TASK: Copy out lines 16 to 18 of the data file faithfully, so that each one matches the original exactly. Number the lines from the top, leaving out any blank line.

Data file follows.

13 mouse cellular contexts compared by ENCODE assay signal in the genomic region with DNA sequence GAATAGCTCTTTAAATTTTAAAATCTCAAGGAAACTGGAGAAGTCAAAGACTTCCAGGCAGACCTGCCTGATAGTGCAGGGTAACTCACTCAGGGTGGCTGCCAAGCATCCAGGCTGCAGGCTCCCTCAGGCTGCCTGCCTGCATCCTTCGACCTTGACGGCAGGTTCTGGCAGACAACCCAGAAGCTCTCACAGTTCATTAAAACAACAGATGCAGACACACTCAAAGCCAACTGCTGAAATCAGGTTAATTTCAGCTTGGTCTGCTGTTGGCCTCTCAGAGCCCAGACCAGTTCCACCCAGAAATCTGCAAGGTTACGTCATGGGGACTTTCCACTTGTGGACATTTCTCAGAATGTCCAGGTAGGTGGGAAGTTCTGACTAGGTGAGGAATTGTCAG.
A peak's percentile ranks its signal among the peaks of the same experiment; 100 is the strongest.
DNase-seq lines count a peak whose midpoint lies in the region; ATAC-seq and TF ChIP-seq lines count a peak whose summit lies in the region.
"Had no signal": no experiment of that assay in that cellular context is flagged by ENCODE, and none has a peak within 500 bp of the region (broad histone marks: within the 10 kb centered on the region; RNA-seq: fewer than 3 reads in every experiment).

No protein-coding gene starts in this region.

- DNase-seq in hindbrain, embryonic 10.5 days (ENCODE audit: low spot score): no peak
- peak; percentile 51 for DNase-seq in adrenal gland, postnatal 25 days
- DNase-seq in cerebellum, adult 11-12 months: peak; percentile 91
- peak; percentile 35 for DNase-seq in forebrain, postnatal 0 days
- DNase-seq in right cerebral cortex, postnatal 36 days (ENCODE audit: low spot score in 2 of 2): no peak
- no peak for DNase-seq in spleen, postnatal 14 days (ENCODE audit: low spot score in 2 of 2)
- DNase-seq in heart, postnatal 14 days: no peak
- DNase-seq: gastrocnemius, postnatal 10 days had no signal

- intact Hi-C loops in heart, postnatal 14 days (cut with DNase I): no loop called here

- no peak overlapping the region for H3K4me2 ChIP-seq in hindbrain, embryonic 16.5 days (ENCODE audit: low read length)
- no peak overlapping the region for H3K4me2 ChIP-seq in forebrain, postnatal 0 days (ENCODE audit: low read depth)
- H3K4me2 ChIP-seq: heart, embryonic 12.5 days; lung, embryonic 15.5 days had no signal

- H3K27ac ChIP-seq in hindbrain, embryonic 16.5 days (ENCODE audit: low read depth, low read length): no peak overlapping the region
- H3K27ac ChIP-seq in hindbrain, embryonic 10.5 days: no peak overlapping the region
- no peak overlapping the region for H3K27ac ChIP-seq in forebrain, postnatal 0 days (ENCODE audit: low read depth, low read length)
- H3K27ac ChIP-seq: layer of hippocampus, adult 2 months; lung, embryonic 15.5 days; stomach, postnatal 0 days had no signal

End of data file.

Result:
- no peak overlapping the region for H3K4me2 ChIP-seq in forebrain, postnatal 0 days (ENCODE audit: low read depth)
- H3K4me2 ChIP-seq: heart, embryonic 12.5 days; lung, embryonic 15.5 days had no signal

- H3K27ac ChIP-seq in hindbrain, embryonic 16.5 days (ENCODE audit: low read depth, low read length): no peak overlapping the region